To: Concerned Parties
From: Antonio Gonzalez, WCVI President Date: Nov 2, 201
Re: The Latino Vote in 2014: "The Good, the Bad, and the Ugly"
The results of the US Census Bureau Current Population Survey, Voting and Registration Series in 2014 (hereafter CPS Survey) brings mixed news regarding the US Latino Vote. This report analyzes and compares CPS Surveys from 2010, 2012 and 2014.
WCVI has conducted regular analysis of the CPS Surveys since 2008.
The Latino Vote in 2014 deepened a contradictory trend first noticed in the 2006 mid-term elections in which Latino voter registration declined compared to the 2004 presidential election. A new normal of mid-term cycle voter registration contractions or "busts" bookended by presidential cycle "booms" was verified by the 6% Latino voter registration contraction in 2014 compared to 2012. The Latino vote contraction in 2014 will limit, as it did in 2010-2012, prospects for Latino voter registration and turnout growth in 2016.
Latino voter registration growth in 2014 appears robust when compared to 2010 but 100% of that growth owes to the Latino voter surge of 2012.
Latino votes cast in 2014 at 53% also took a significant dive compared to the 1998-2010 turnout average of 60%. But most of this national turnout decline was due to dismal Latino voter performance in California's non-competitive elections.
Several states bucked the downward Latino voter turnout trend most notably Colorado, Pennsylvania and New Jersey where significant resource investments in the Latino vote coupled with hot elections for Governor and Senator significantly drove up Latino participation.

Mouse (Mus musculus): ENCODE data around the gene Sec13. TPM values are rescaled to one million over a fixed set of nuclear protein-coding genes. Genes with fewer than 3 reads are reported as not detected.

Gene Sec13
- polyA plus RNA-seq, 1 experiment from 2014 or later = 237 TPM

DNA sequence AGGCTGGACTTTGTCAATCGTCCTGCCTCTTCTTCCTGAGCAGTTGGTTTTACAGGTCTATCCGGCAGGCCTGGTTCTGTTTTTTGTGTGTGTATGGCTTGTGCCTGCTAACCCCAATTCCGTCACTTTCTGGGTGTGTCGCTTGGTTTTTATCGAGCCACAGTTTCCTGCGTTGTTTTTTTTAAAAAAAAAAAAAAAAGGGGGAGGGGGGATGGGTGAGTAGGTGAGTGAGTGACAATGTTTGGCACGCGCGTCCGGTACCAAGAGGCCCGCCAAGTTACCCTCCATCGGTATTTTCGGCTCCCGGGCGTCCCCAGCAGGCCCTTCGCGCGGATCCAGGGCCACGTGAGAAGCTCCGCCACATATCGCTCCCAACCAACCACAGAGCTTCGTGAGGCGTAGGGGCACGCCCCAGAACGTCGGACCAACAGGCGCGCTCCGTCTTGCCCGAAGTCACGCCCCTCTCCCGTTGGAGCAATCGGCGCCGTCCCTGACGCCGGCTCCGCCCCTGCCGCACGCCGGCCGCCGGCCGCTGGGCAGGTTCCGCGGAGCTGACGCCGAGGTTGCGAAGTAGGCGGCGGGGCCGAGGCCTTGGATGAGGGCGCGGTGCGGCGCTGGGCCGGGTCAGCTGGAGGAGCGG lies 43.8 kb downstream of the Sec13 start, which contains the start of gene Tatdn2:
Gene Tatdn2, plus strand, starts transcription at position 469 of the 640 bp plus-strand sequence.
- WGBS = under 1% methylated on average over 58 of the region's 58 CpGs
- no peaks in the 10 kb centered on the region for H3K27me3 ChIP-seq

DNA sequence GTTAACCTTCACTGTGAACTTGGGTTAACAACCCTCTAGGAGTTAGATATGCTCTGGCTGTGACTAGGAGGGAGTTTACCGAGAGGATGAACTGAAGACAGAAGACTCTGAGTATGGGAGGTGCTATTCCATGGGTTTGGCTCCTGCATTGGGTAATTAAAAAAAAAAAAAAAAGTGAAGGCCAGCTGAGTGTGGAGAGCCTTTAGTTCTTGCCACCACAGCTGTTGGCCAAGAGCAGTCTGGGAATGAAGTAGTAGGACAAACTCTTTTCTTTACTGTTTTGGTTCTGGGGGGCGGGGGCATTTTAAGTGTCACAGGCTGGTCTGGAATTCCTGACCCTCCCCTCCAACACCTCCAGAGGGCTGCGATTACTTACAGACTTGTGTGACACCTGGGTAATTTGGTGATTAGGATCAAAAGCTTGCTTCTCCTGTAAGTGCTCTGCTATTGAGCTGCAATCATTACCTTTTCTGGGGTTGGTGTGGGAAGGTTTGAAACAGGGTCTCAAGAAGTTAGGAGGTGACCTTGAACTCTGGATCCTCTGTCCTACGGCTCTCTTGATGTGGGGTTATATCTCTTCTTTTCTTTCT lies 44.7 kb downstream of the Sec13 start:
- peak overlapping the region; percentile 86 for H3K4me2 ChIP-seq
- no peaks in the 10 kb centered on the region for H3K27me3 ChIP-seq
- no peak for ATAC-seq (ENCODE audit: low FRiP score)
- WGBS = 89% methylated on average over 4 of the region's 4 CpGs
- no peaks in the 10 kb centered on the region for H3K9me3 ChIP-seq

The Latino Vote in 2014: The Good, the Bad, and the Ugly
Comparing Latino Voter Participation in 2010, 2012 and 2014
Finding 1 "The Good": US Latino Registration grew during 2010-14;
The Latino Mid-term Share of Voter Registration and Votes Cast was the Largest ever!
In Nov. 2014 US Latino registered voters increased by double digits for the eighth time in the last 10 mid-term elections or 17.1% over Nov. 2010's total. In ten mid-term cycles from 1974 to 2014 measured by the CPS survey, the 2010-14 rate of Latino registration growth represented the fourth lowest percent (%) increase, but this a function of the growing size of the Latino electorate. This is reflected in the chart below. In the 1980's mid-term cycle Latino voter registration growth rates in the 30 percentiles were the rule. In the 1990's growth rates in the 20 percentile range was common. And during 2002-14 period LVR growth rates in the teens was the trend.
But even as the growth rate percentage has declined over time numerical increase has been consistent. For example the numerical increase from 10.982 million in Nov. 2010 to 12.862 million in Nov. 2014 or 1.88 million registered voters was the largest mid-term cycle Latino numerical growth ever recorded by the CPS Survey.
In Nov. 2014 Latinos represented the largest share of all US voter registration ever (9.1%). Mid-term Latino votes cast expanded its share from 6.9% to 7.3% of all votes cast. In other words, even though Latinos cast roughly the same number of voters in 2014 as 2010, they represented a larger share of all votes cast - this is because non-Latinos cast significantly fewer votes in 2014 than in 2010.
Finding 2 "The Bad": US Latino Votes Cast were Stagnant; the Rate of US Latino Votes Cast was its Lowest Ever;